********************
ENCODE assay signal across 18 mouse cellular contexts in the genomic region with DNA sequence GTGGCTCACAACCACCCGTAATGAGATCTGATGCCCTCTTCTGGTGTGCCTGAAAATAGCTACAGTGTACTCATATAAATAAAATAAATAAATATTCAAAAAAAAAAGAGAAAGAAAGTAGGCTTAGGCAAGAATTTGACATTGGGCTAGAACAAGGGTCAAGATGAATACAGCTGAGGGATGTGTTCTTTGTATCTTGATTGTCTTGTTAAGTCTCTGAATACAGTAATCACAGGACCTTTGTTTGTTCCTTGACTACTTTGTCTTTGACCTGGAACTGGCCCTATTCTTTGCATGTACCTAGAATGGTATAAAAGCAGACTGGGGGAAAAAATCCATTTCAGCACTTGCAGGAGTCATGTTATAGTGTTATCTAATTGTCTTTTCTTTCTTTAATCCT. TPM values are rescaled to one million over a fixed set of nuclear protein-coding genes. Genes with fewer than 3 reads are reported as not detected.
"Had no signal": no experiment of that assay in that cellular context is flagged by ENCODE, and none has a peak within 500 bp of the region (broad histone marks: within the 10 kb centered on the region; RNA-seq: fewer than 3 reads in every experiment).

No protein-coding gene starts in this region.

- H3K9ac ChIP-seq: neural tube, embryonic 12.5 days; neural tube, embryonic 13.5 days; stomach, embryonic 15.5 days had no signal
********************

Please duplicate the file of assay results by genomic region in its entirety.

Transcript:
ENCODE assay signal across 18 mouse cellular contexts in the genomic region with DNA sequence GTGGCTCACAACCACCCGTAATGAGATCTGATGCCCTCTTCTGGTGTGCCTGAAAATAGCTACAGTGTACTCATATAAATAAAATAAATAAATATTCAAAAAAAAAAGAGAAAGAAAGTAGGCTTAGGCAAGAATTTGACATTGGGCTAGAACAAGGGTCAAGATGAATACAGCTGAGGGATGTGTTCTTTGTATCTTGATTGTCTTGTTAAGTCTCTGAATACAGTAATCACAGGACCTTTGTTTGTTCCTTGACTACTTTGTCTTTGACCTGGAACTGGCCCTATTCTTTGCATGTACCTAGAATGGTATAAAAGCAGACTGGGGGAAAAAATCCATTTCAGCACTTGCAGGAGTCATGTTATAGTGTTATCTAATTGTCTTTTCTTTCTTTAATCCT. TPM values are rescaled to one million over a fixed set of nuclear protein-coding genes. Genes with fewer than 3 reads are reported as not detected.
"Had no signal": no experiment of that assay in that cellular context is flagged by ENCODE, and none has a peak within 500 bp of the region (broad histone marks: within the 10 kb centered on the region; RNA-seq: fewer than 3 reads in every experiment).

No protein-coding gene starts in this region.

- H3K9ac ChIP-seq: neural tube, embryonic 12.5 days; neural tube, embryonic 13.5 days; stomach, embryonic 15.5 days had no signal